Drug utilization study in the otorhinolaryngology department in a tertiary care hospital

S. A. Sridevi, T. Janagan, P. Rathnasamy, R. Rajarajeswari

Abstract


Background: Drug utilization is defined by the World Health Organization (WHO) as the marketing, distribution, prescription, and use of drugs in society, with special emphasis on the resulting medical, social, and economic consequences. The aim of this study was to evaluate the pattern of prescription and then drug utilization in outpatient (OPD) of the Department of Otolaryngology in a tertiary care teaching hospital.

Methods: This was a retrospective study conducted at the A.C.S. medical college and hospital, Chennai for a period of 7 months. All the patients who attended the Ear Nose and Throat (ENT) OPD were included. The total number who attended the OPD was 10,249 which include 6,956 new cases and 3313 old cases.

Results: The antibacterials commonly used were β Lactams (56%), macrolides (14%), fluoroquinolones (12%), aminoglycosides (8%). Among the penicillin group, the commonest drug prescribed was a combination of amoxicillin and clavulanic acid (27%), in cephalosporins was cefixime + clavulanic acid (19%). Aminoglycosides include gentamycin in refractory cases. Fluoroquinolones include ciprofloxacin and levofloxacin. Others Drugs like antihistamines and mucolytics were prescribed in 27%, anti- ulcer drugs in 36% cases, analgesics in 33% cases and herbal medicines in 4%. The average number of drugs used in each prescription was 3.20. All the drugs were prescribed with brand names. The average cost per prescription per day for OPD patients is 37 Rupees.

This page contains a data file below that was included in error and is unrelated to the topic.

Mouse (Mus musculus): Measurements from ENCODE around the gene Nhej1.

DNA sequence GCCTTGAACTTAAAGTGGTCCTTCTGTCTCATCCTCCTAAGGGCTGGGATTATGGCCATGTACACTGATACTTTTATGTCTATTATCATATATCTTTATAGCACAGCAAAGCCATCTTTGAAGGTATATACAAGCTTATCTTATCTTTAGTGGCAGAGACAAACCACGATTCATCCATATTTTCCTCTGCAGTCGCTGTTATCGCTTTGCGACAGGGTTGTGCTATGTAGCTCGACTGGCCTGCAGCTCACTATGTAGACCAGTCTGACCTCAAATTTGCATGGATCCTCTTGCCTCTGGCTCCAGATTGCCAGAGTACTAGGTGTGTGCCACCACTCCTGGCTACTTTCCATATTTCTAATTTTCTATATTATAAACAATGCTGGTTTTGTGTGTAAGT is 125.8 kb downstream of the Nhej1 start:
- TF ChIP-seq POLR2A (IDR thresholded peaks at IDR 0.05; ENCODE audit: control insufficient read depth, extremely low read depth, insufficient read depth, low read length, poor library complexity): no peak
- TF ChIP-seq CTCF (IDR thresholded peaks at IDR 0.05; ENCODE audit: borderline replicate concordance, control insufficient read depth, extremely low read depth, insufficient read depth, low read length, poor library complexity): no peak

Conclusions: β Lactams were commonly used antibacterials in the otorhinolaryngology department.


Keywords


Drug utilization, Prescription pattern, Pharmacoeconomics, Otorhinolaryngology department, Antibacterial agents

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References


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